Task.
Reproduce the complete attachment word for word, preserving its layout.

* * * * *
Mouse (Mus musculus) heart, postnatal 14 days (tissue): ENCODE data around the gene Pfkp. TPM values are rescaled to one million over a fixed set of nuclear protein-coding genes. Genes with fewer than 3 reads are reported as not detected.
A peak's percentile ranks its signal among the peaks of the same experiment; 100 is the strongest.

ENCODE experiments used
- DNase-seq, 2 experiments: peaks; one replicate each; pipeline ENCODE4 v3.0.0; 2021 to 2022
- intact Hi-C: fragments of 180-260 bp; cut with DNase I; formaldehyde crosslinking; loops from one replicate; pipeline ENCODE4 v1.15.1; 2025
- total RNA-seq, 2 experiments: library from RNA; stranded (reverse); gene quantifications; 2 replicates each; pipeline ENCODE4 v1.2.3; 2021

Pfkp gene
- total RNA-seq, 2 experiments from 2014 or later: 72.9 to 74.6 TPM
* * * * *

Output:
Mouse (Mus musculus) heart, postnatal 14 days (tissue): ENCODE data around the gene Pfkp. TPM values are rescaled to one million over a fixed set of nuclear protein-coding genes. Genes with fewer than 3 reads are reported as not detected.
A peak's percentile ranks its signal among the peaks of the same experiment; 100 is the strongest.

ENCODE experiments used
- DNase-seq, 2 experiments: peaks; one replicate each; pipeline ENCODE4 v3.0.0; 2021 to 2022
- intact Hi-C: fragments of 180-260 bp; cut with DNase I; formaldehyde crosslinking; loops from one replicate; pipeline ENCODE4 v1.15.1; 2025
- total RNA-seq, 2 experiments: library from RNA; stranded (reverse); gene quantifications; 2 replicates each; pipeline ENCODE4 v1.2.3; 2021

Pfkp gene
- total RNA-seq, 2 experiments from 2014 or later: 72.9 to 74.6 TPM